“I think if South Africa runs an open and competitive process, it will get a good deal,” he says citing the example of the United Arab Emirates that procured 5 600 MW at $4 000/kW installed capacity.

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It come down to the open and competitive process, which we know always been a problem in South Africa. And we also know that the current nuclear proses already under scrutiny before it even started.

Yes, but the same “… open and competitive process …” also required for renewables, so it on its own is no reason for not doing nuclear, don’t you think?

or is it a matter of nuclear being more open to abuse?

Well done to researcher for driving the truth. There is too much feel good sentiment about solar and wind. We should invest in alternative energy, but it is too soon to pick them as winners. Nuclear has proven itself at large scale- unfortunately, many people see it as kryptonite. Motor cars are far more dangerous than nuclear energy.

I suspect most people are not against Nuclear per say but they are concerned about the procurement process and the agenda behind Eskom pushing for nuclear. Eskom does not create energy policy for the country but as pushing for nuclear, given the recent press around the people running Eskom, it is not hard to see the corruption link.

The problem is (yes) there is too much disinformation out there especially about renewable energy. Renewables have been sold as the universal panacea for all mankind’s ailments. Cheap, boundless energy just yours for the taking from the sun or wind. Of course, this is nonsense. Where they have been implemented they have resulted in expensive unreliable electricity as South Australia is finding out (most unreliable expensive electricity in Oz). Effectively these charlatans have sold the gullible public something they cannot deliver as technology to do so does not exist.

The next major source of disinformation is climate change. The climate has always changed and CO2 will do little to affect the climate. CO2 has never driven temperature in geological history (the reverse is true). The models that predicted catastrophic greenhouse warming are wrong as the feedback parameters are wrong (observation disagrees with theory). Observation wins every time.

The next source of disinformation is that nuclear power is safe. I am not against nuclear power but there are large exclusion zones around Fukishima and Chernobyl from two level seven accidents. It is not about the waste or a nuclear explosion (impossible) but about the fact that one cannot switch off the process of decay of the fission products into more stable isotopes. You can switch off nuclear fission but not the activity of the fission products which account for about 10% of the heat produced. Inventing a viable nuclear power plant that cannot melt down would be the challenge.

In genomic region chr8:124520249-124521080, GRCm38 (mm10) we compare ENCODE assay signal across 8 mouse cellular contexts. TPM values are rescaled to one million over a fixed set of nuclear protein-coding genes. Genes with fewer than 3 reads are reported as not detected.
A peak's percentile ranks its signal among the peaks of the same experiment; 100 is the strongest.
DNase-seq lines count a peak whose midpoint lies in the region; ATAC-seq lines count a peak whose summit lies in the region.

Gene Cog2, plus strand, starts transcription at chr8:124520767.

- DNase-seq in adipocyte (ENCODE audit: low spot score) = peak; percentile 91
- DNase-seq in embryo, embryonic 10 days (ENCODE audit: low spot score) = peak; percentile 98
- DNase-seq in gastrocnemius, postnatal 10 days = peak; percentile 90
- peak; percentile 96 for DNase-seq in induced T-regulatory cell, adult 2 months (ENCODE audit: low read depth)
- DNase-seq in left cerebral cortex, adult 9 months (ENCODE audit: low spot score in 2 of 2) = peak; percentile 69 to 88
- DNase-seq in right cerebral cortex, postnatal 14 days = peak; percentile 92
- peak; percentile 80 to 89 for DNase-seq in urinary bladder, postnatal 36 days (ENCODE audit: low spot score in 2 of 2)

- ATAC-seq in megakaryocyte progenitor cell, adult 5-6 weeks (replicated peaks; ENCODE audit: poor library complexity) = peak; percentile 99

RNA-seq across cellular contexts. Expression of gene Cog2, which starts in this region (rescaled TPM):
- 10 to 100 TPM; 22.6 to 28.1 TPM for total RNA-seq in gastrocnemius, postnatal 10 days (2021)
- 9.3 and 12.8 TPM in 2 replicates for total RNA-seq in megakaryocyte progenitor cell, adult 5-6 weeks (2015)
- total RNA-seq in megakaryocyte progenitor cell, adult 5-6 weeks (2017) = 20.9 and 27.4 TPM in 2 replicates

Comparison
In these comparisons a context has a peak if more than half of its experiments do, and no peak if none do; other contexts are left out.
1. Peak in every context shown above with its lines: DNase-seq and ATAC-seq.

Seems you mention South Australia in any energy related article. What about Germany, Portugal, America and China as a handful of countries who have built GWs of renewable energy. Key word here is energy mix, each tech has its pros and cons and a optimized system would likely result in optimal results correct? Or should we just build coal as you advocate?

I thought disputing climate change ended in the 90s but I guess we still have some coal proponents trying to dismiss the effects we are seeing unfold in front of us.

Climates do change over time yes but not at the pace that we have seen in the past 100 years, the scientific community seems pretty united on this front and so for you to call it disinformation then I would hope you have some pretty incriminating scientific evidence to back this. The following is from the NY Times:

“A report in 2013 by the Intergovernmental Panel on Climate Change, a group of about 2,000 international scientists that reviews and summarizes climate science, found it to be “extremely likely” that more than half the global warming that occurred from 1951 to 2010 was a consequence of human emissions of carbon dioxide and other greenhouse gases.”

Don’t be ridiculous. South Australia is just a case in point where renewable energy has failed to deliver on politicians’ promises and people suffer because the chose the wrong people to lead them. Many countries have GW of renewable energy. It is not the magnitude (GWs) that results in grid instability but the fraction of the energy generated. Germany imports a huge amount of nuclear power from France when needed and the amount of coal generated power has increased a lot over the last few years. Solar and Wind contribute about 3% of China’s energy mix (185TWh of a total of 5679TWh).

Q: where will South Africa import energy when the renewables fail? Lesotho? Zambia?

Q: when did I advocate building coal (sic)? I have always advocated a balanced debate in this regard.

The problem with discussing science with non scientists (you are clearly of the latter persuasion) is that there is something called the scientific method. Science has a “way foward”, if you like. Evidently you have no clue. This is not to say that one cannot discuss science with a non-scientist but you have to follow the basic rules of philosophical discourse when discussing science. Science is about EVIDENCE and testable hypotheses. If you use logical fallacies it’s as good as losing the debate every time.

Q: on what basis is the AGW theory falsifiable? A basic tenet for a scientific hypothesis which separates science from beliefs.